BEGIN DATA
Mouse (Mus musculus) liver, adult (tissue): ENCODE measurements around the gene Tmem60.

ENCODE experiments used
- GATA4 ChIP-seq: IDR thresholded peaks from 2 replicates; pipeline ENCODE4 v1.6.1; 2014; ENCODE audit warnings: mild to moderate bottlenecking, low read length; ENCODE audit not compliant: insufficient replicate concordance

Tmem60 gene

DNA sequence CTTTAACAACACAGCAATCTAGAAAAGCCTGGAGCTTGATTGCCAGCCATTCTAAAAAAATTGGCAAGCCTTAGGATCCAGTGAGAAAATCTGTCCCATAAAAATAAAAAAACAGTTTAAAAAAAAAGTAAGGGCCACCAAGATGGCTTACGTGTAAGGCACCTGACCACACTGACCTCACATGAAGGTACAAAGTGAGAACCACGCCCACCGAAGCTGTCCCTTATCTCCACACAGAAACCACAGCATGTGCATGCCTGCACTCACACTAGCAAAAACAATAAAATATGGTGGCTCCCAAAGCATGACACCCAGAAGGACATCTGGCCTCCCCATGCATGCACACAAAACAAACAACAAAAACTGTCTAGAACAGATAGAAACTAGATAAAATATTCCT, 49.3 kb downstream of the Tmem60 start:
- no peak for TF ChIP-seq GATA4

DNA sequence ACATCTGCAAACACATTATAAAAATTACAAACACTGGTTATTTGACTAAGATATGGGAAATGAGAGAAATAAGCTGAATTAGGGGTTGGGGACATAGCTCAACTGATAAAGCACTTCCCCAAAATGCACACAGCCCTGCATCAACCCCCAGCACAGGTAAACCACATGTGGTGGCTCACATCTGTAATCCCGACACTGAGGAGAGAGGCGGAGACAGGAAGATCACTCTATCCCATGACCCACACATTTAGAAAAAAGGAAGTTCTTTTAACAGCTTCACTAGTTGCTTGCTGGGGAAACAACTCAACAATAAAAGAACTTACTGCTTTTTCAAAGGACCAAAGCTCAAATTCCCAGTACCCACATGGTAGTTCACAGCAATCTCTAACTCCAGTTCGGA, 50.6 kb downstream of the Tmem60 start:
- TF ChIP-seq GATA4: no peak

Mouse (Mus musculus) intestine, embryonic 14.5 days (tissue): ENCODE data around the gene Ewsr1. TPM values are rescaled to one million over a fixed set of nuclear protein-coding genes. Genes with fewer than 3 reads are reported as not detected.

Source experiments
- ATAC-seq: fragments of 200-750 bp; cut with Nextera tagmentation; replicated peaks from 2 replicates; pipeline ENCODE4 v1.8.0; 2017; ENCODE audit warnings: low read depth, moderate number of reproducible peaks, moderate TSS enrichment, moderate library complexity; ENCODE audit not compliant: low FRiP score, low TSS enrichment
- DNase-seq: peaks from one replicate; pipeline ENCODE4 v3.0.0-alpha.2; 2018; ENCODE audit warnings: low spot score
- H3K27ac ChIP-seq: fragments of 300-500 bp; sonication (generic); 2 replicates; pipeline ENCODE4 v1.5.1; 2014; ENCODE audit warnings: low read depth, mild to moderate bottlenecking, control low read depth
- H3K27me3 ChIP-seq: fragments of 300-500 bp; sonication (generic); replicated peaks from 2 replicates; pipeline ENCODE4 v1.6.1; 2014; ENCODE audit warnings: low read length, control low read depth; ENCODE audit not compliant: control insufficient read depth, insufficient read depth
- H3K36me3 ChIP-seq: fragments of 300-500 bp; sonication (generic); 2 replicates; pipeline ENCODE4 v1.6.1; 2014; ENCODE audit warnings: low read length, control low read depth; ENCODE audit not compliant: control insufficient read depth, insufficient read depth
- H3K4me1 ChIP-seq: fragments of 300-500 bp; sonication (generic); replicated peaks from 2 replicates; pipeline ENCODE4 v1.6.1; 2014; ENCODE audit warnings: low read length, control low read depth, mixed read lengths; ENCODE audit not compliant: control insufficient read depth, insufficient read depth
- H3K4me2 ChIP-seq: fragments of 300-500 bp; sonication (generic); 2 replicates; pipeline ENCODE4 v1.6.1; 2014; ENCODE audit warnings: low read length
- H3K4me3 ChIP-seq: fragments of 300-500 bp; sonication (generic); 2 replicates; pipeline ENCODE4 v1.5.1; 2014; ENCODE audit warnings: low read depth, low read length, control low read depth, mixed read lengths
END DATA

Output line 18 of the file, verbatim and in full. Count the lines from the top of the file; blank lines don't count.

- H3K4me3 ChIP-seq: fragments of 300-500 bp; sonication (generic); 2 replicates; pipeline ENCODE4 v1.5.1; 2014; ENCODE audit warnings: low read depth, low read length, control low read depth, mixed read lengths